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Provost Wendell Pritchett and Vice Provost for Faculty Anita Allen are pleased to announce the appointment of the eleventh cohort of Penn Fellows.

The Penn Fellows Program provides leadership development to select Penn faculty in mid-career. Begun in 2009, it includes opportunities to build alliances across the University, meet distinguished academic leaders, think strategically about University governance and consult with Penn’s senior administrators.

Tami Benton, associate professor of psychiatry in the Perelman School of Medicine, studies pediatric psychosomatic illnesses and minority health, specifically Sickle Cell Disease and HIV, and comorbid depressive disorders.

Julia Hartmann, professor of mathematics in the School of Arts & Sciences, focuses on algebraic structures and their symmetries. She is now the faculty sponsor of Penn’s Association for Women in Mathematics chapter.

De’Broski Herbert, associate professor of pathobiology in the School of Veterinary Medicine, researches regulatory networks, immunity, inflammation, tissue repair and mucosal interface.

Rebecca Hubbard, associate professor of biostatistics in the Perelman School of Medicine, focuses her research on development and application of statistical methodology for studies that use observational data from clinical medical practice.

Daeyeon Lee, professor of chemical and biomolecular engineering in the School of Engineering & Applied Science, focuses his research on developing deep understanding of the interactions between soft materials.

Christopher Lengner, associate professor of biomedical sciences in the School of Veterinary Medicine, is the associate director of the Institute for Regenerative Medicine and a faculty director of the Center for Animal Transgenesis and Germ Cell Research. His lab is broadly interested in the mechanisms by which stem cells acquire and maintain developmental potency.

Julia Lynch, associate professor of political science in the School of Arts & Sciences, focuses her research on the politics of inequality, social policy, and the economy in comparative perspective, with a focus on the countries of Western Europe and the United States.

Matthew McHugh, professor and Independence Chair for Nursing Education in the School of Nursing, has advanced the field of nursing outcomes and policy research by showing the value of investing in nursing as a vehicle to achieve a higher functioning health-care system.

Raina Merchant, associate professor of emergency medicine in the Perelman School of Medicine, conducts research at the intersection of digital media and health. Much of her work also bridges new technologies in the field of cardiovascular health and resuscitation science.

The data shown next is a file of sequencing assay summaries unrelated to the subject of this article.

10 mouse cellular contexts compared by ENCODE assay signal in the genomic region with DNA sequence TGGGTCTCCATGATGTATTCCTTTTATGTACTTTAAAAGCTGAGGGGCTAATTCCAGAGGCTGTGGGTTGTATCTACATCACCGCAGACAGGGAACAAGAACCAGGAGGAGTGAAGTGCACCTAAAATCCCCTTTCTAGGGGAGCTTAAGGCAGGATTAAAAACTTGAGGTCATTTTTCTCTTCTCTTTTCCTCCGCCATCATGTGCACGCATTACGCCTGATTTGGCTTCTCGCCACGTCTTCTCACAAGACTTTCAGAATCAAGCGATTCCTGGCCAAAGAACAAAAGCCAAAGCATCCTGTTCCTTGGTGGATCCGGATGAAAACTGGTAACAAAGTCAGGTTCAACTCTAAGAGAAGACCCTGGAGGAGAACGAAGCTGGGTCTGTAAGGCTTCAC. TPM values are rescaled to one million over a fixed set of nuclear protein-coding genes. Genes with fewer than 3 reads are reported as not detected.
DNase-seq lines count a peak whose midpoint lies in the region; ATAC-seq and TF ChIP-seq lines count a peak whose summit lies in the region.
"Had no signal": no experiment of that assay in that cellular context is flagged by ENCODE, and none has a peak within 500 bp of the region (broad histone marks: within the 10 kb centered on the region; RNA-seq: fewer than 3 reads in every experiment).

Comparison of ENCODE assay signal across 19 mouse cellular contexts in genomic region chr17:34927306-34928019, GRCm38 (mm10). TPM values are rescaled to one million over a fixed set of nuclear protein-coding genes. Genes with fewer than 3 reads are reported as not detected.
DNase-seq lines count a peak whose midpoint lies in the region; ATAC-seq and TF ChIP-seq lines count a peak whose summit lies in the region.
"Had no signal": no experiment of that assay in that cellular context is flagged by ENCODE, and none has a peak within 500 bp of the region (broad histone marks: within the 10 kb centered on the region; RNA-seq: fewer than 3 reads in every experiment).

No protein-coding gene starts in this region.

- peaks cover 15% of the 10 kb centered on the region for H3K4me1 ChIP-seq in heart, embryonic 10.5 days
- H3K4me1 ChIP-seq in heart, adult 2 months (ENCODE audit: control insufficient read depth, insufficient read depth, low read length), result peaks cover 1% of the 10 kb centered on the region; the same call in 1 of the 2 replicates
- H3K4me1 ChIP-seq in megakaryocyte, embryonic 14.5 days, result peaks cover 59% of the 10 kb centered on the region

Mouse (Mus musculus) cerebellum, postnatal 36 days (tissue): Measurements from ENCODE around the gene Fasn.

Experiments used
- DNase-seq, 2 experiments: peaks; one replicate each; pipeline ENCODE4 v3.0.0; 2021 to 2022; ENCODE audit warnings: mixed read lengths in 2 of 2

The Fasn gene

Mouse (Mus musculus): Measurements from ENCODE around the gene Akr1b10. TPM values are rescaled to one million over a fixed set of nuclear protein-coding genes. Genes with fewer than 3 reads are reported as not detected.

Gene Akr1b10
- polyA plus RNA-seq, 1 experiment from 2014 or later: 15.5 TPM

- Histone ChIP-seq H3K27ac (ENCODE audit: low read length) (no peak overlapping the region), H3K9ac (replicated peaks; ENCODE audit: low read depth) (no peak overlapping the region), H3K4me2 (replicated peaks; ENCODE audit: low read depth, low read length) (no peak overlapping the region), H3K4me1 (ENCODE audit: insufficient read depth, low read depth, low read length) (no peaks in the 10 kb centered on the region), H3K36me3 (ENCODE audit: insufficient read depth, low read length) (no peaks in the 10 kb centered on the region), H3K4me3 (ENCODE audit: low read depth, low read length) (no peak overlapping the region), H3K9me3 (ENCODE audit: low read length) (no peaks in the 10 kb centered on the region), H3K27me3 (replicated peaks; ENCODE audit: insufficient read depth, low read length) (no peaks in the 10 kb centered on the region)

Masao Sako, associate professor and undergraduate chair of physics and astronomy in the School of Arts & Sciences, focuses on observational cosmology with supernovae (SNe). He is also interested in several aspects of high energy astrophysics including X-ray spectroscopy and observations of gamma-ray bursts, X-ray binaries, supermassive black holes and clusters of galaxies.

Ebony Elizabeth Thomas, associate professor in the Literacy, Culture and International Education Division of the Graduate School of Education, focuses on children’s and adolescent texts; the teaching of African American literature, history and culture in K-12 classrooms; and the roles that race, class and gender play in classroom discourse and interaction.

Franca Trubiano, associate professor of architecture in the Weitzman School of Design, conducts funded research in the areas of advanced energy retrofits and building information modeling.

Rachel Werner, professor of medicine in the Perelman School of Medicine, is a practicing general internist and a PhD-trained health economist. Her research seeks to understand the effect of health-care policies and delivery systems on quality of care.

2019 Thouron Award Winners

  • March 12, 2019
  • vol 65 issue 26
  • Honors
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Seven University of Pennsylvania seniors and a 2018 graduate have each won a Thouron Award to pursue graduate studies in the United Kingdom. Each scholarship winner receives tuition and stipends for as long as two years to earn a graduate degree there. The 2019 Penn Thouron Scholars are:

caption: Sona Dadhaniacaption: Nicholas EscobarSona Dadhania, from Voorhees, New Jersey, is majoring in materials science and engineering and minoring in engineering entrepreneurship in the School of Engineering & Applied Science. She researches polymers, works as a teaching assistant, and serves as a board member for Advancing Women in Engineering and the Penn MSE Society. She is also captain of the dance team, Penn Raas. Ms. Dadhania plans to pursue a master’s degree in advanced material science and engineering.